The epistle sets forth the Bible’s own assessment of the importance of Scripture: it is the very medium through which, with patience, we might have hope and consolation. The Gospel reading is remarkable for Our Lord’s prophecy: “There shall be signs in the sun, and in the moon, and in the stars; and upon the earth distress of nations, with perplexity, the sea and the waves roaring, men’s heart’s failing them for fear…for the powers of heaven shall be shaken. And then they shall see the Son of Man coming in a cloud with power and great glory. And when these things begin to come to pass, then look up, and lift your heads; for your redemption draweth nigh.”

It reminds us that Scripture records not only the things that have been, the past deeds in the tale of God’s redemption of Man, but also the things to come. We are looking not merely forward to the Christmas which is coming, nor merely backwards to the first Christmas, but to the day when He will come with power and awe and might once more to judge the world.

The collect for the Third Sunday is, once again, packed full with words of movement, of action, of anticipation: “O Lord Jesus Christ who at thy first coming didst send thy messenger to prepare thy way before thee: Grant that the ministers and stewards of thy mysteries may likewise so prepare and make ready thy way, by turning the hearts of the disobedient to the wisdom of the just, that at thy second coming to judge the world we may be found an acceptable people in thy sight…”

These themes are carried through to the Advent Ember Days (the Wednesday, Thursday and Friday in the third week of Advent), with the splendid quotation from the Prophet Micah: “And it shall come to pass that the mountain of the house of the Lord shall be established in the top of the mountains, and it shall be exalted above the hills; and people shall flow unto it. And many nations shall come, and say, Come and let us go up to the mountain of the LORD and to the house of the God of Jacob, and he shall teach us his ways, and we will walk in his paths, for the law shall go forth of Zion, and the word of the LORD from Jerusalem….”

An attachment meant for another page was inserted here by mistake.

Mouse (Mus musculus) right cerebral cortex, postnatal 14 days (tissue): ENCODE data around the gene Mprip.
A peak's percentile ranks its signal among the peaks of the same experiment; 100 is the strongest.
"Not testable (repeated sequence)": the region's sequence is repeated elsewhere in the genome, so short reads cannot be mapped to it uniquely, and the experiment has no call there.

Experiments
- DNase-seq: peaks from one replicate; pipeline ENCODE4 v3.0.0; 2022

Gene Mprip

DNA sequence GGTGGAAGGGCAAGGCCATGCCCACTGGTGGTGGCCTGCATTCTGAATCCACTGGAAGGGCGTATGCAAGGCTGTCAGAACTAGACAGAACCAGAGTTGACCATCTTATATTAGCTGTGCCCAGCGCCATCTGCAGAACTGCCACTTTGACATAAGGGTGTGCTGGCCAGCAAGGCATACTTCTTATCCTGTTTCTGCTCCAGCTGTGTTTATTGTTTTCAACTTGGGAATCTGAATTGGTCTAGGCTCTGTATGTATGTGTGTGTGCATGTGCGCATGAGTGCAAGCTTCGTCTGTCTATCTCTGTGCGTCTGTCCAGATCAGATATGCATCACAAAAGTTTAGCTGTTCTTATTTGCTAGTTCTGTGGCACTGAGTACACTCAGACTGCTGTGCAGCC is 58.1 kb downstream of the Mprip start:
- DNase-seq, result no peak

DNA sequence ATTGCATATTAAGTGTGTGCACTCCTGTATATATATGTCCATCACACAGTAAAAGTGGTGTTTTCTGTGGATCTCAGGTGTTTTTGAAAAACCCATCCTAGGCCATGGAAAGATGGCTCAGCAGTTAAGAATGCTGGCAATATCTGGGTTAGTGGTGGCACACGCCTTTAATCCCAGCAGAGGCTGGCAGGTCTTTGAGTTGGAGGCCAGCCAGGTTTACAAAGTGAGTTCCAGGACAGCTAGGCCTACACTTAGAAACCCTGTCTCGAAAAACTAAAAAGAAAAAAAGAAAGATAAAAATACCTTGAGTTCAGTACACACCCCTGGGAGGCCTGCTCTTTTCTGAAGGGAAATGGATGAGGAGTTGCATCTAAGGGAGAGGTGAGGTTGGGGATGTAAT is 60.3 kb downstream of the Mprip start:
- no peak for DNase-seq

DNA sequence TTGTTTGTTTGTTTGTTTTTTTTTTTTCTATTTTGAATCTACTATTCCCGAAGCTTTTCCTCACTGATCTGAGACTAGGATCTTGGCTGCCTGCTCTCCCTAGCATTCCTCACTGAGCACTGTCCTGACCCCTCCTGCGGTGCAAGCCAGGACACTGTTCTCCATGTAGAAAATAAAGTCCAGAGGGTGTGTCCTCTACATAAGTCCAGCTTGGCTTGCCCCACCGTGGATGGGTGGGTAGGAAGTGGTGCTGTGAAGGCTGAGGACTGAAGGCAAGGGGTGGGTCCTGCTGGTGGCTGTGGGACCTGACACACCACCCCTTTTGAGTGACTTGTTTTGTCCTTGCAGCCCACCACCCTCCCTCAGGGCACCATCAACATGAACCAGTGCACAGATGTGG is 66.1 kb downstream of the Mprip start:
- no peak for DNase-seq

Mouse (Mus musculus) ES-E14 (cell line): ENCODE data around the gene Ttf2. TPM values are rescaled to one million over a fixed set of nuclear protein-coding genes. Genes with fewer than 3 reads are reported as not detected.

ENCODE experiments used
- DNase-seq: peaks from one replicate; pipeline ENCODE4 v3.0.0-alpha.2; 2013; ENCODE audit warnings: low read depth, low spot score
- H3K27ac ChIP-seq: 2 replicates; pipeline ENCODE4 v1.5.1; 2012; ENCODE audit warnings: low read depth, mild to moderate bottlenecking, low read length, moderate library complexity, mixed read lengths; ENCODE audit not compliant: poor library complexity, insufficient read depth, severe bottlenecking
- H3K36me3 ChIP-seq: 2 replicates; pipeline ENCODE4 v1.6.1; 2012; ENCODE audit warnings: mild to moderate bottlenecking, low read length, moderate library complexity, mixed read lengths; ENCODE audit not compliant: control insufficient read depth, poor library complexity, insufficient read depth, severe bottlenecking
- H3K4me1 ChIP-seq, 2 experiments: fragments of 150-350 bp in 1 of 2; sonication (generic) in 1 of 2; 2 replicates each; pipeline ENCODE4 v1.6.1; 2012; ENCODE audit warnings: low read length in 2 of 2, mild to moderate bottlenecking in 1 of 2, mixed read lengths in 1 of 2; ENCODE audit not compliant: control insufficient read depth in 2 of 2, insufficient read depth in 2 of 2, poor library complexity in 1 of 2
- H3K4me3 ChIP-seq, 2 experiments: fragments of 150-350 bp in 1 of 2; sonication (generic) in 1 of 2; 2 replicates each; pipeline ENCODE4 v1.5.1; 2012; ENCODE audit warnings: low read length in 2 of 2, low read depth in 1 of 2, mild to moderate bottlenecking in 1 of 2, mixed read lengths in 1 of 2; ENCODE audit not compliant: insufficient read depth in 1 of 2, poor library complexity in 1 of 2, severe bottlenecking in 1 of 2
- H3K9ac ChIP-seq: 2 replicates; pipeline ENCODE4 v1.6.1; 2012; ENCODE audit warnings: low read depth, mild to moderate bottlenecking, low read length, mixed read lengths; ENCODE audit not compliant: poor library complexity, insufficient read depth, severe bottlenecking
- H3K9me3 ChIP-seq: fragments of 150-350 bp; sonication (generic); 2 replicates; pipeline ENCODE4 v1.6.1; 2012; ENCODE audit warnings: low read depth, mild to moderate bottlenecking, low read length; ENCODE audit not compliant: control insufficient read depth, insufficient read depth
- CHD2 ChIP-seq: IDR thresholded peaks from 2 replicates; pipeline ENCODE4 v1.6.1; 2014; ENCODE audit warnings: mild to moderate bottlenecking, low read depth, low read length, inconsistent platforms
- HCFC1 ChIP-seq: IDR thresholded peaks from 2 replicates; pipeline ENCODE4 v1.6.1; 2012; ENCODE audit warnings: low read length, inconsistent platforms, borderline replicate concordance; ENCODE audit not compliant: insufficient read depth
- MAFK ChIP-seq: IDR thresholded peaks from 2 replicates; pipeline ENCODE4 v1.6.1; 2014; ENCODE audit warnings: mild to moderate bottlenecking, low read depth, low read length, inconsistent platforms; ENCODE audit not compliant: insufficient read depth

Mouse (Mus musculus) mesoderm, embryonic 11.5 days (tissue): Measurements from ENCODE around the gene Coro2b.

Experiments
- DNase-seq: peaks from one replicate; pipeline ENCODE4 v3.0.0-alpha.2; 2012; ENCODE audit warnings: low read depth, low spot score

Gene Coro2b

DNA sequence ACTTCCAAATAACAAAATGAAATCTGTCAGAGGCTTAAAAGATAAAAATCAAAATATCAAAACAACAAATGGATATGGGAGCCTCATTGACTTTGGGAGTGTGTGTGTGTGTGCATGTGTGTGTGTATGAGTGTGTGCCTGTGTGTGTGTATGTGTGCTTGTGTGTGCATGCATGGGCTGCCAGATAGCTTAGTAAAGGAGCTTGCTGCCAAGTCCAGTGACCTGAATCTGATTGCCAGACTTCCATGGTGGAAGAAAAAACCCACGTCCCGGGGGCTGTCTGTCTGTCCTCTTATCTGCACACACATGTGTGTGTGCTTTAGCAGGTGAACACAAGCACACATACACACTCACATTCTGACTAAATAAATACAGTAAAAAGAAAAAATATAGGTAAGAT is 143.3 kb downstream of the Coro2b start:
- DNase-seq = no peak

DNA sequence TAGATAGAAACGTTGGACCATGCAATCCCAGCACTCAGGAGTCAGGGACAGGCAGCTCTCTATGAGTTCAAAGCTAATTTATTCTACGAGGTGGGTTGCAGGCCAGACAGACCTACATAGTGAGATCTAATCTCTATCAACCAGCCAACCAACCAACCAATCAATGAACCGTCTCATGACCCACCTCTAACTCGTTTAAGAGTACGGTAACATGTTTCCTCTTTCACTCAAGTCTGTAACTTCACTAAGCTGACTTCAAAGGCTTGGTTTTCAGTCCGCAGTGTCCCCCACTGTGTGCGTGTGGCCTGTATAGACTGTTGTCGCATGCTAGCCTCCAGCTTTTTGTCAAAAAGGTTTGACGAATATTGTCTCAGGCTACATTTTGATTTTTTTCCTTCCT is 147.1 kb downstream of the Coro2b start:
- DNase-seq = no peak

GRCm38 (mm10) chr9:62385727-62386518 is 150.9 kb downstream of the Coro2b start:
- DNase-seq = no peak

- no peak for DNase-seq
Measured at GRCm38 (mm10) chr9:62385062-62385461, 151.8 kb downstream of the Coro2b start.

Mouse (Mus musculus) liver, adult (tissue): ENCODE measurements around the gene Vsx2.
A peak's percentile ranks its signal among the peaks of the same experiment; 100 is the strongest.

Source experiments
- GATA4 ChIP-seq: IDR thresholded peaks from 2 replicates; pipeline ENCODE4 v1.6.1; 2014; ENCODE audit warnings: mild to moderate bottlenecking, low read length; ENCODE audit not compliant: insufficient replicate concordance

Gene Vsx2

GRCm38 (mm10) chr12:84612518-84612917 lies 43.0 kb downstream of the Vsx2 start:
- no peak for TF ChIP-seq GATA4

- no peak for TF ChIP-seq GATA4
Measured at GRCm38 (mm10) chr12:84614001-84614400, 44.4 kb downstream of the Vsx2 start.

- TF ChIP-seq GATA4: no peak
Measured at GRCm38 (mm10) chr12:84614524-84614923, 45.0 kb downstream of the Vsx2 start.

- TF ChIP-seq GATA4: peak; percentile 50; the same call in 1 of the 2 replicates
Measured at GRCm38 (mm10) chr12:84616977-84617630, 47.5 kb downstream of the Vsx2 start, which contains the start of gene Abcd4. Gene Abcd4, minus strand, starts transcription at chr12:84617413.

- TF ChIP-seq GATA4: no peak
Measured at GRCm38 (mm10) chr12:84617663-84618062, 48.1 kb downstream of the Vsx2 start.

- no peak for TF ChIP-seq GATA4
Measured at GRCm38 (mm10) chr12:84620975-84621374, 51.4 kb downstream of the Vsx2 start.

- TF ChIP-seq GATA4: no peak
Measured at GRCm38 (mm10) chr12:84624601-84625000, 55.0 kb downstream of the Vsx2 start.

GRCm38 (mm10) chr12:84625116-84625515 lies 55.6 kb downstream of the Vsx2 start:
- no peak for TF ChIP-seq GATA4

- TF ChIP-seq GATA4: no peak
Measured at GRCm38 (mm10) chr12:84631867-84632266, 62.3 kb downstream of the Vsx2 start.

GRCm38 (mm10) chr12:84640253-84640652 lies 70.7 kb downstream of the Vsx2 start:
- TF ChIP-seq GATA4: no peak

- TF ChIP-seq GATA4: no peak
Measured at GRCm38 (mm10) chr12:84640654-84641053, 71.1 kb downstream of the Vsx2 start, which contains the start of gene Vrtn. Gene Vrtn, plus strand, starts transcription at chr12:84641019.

Again, so many words of motion, and such arresting words of motion : “the people shall flow unto it, “come”, and again, “Come”, “and we shall walk in his paths”. Even the laws of the Lord are given dynamism and motion “the law shall go forth of Zion”. But in this passage the element of height, of upwardness is introduced: not only are we going forward, but upwards: see, here in this short moment in the third week of Advent, dizzy, almost with anticipation of the great Event of Christmas, we look upwards, to behold a glimpse of the glory of the habitation of the Lord, from where the very Son of God descended to us.

These themes are carried forward into the Collect for the Fourth Sunday in Advent: “Raise up we beseech thee, thy power, and come among us, and with great might succour us; that, whereas, through our sins and wickedness , we are sore let and hindered in running the race that is set before us , thy bountiful mercy may speedily help and deliver us…” Note that it is our sins which hold us back, and which prevent us from running the race, which enervate us and weaken us…it is God’s mighty power that, we pray, will speedily help and deliver us.

And even so, we are off once more, running the race, as it were, to the great Day itself, when we commemorate that unimaginable act of God, the High and Holy One that inhabiteth all eternity, who has condescended to be born amongst us, of a humble virgin, with a simple labourer who works with his hands, as a stepfather.